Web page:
In her new book, “No Way to Treat a Child: How the Foster Care System, Family Courts and Racial Activists Are Wrecking Young Lives” (Bombardier Books), out Tuesday, Naomi Schaefer Riley looks at how bureaucracy and social-justice crusading endangers those within the child-welfare system. In this excerpt, she explains the role of race.
Five-year-old Brandajah Smith grabbed the loaded .38-caliber revolver after her mother left her alone in their New Orleans apartment. It’s still not clear why she pulled the trigger. But when her mother returned from the store, Brandajah was dead from a single gunshot to the head.
Brandajah’s death in 2013 was shocking, but few people who knew her were surprised. For almost a year, her teachers had repeatedly reported suspicions that she was being sexually abused. They also told authorities that she talked about her own death, what it would be like in heaven and the gun in her home.
Following Brandajah’s death, officials from Louisiana’s Department of Children & Family Services (DCFS) told the Times-Picayune that the agency “thoroughly investigated each of the complaints received.” But they also said that Brandajah’s mother, Laderika Smith, was not complying with the “safety plan” that the agency had set up.
In November 2012 — after months of leaving the child in a home with her mother and the mother’s boyfriend who owned the gun (both are felons) — DCFS asked the local court to either order compliance or give the agency the authority to take the child away.
By the time of the kindergartener’s death, the court had done neither.
Child-welfare case files are not public, so it is not clear why the court did not act in Brandajah’s case. But that inaction came amid a growing push by liberal advocacy groups, child-welfare agencies and some judges to leave children in troubled homes instead of placing them in foster care, particularly if they are members of a racial minority group.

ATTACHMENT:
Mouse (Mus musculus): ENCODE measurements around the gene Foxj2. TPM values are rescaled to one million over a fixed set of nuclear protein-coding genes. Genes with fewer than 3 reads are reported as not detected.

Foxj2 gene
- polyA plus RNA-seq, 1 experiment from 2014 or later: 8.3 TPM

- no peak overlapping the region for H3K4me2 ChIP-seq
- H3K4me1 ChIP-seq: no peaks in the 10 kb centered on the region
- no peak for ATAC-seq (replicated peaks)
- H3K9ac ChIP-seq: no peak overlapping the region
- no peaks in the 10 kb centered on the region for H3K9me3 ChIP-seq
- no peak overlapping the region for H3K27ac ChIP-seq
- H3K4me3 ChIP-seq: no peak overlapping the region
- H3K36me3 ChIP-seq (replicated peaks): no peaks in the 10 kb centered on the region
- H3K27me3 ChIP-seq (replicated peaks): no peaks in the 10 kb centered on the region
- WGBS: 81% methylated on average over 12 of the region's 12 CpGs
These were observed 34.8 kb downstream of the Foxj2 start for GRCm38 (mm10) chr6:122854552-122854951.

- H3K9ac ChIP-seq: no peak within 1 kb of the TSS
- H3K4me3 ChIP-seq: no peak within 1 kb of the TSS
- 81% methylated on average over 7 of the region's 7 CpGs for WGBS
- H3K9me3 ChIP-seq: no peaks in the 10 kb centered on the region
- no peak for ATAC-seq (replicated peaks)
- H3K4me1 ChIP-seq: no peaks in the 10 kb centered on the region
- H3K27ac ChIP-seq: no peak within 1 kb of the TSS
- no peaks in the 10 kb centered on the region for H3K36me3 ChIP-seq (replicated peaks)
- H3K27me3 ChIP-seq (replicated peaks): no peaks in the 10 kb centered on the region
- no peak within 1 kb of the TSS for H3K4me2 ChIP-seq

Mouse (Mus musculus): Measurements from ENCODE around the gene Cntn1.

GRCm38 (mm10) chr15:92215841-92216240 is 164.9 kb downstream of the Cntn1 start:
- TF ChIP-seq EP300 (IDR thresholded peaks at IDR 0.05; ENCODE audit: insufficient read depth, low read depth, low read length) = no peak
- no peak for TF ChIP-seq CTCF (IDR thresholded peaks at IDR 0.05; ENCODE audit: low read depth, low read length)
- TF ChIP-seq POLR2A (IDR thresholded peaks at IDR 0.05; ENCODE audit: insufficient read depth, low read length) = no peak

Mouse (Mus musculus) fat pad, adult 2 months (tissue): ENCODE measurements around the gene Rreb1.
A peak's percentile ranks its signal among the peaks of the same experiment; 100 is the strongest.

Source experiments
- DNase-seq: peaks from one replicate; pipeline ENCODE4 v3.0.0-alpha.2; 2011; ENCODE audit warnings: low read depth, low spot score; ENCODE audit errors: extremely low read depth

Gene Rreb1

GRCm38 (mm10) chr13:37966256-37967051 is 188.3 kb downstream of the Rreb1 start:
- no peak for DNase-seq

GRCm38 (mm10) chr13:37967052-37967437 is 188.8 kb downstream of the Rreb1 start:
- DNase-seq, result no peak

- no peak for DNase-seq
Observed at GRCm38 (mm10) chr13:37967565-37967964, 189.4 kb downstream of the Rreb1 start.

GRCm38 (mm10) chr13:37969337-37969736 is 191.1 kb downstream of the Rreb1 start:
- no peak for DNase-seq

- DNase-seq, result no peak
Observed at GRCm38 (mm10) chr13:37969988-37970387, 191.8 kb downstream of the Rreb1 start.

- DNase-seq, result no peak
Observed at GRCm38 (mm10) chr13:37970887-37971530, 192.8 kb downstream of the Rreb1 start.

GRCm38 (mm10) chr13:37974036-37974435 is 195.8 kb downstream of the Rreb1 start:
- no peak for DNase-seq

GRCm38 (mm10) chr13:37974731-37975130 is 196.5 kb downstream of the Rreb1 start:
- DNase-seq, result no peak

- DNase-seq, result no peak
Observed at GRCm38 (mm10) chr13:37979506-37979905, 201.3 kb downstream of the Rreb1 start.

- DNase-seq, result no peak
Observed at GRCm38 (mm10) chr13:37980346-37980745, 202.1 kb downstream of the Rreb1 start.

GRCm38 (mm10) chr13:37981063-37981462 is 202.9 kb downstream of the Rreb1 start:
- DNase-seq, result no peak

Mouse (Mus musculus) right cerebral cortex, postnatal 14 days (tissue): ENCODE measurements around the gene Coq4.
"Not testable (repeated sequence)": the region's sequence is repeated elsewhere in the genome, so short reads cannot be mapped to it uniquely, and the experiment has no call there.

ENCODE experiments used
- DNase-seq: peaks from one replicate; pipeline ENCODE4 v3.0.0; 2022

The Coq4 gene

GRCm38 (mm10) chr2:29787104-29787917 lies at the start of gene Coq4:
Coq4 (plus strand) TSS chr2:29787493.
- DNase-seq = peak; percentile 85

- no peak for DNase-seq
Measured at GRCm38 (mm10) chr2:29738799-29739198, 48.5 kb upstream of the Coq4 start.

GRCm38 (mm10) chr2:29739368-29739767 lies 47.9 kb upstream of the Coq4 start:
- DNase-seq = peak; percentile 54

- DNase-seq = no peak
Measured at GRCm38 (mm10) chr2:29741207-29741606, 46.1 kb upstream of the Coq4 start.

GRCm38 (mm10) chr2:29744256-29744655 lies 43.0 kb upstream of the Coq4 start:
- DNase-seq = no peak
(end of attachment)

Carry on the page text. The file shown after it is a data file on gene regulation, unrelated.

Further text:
A prime mover of this effort is Judge Ernestine Steward Gray, who has served in the Orleans Parish Juvenile Court since 1984. It is not publicly known whether she was directly involved in Brandajah’s case. But she is the judge primarily responsible for the vast majority of child-in-need-of-care cases.
She has long argued that the child-welfare system unfairly targets minority children for removal from their homes (because she sees minority children being removed at disparate rates) and is widely acknowledged to have almost single-handedly shifted the parish’s policies on foster care.
She also has a powerful ally in the effort: Casey Family Programs.
The organization, which has a $2.2 billion endowment, gave Judge Gray a leadership award honoring those who have “had a significant impact in improving outcomes for children and families and building Communities of Hope.”
The money for Casey Family Programs, originally an offshoot of the Annie E. Casey Foundation, came from James Casey, the founder of the shipping company UPS. Casey Family Programs, whose mission is eliminating the need for foster care, has given grants to state child-welfare programs across the country and funds much research on child welfare at universities as well.
It is impossible to write about child welfare without citing research from Casey philanthropies — they have contracts with federal and state governments to conduct surveys, analyze data and publish research on the effectiveness of various policies. Because not many foundations are interested in this area and because child welfare is often squeezed for resources, Casey has an outsized effect on child-welfare policy.
JooYeun Chang, the managing director of public policy at Casey Family Programs, argued in 2018 that the foster-care system “traumatize[s] kids by removing them from the only communities they have known” only to place them in living situations that “are no better than jails.” The reason so many kids, particularly minority kids, are removed from their homes, she said, is that “our system has been built on centuries of racism, classism and xenophobia.”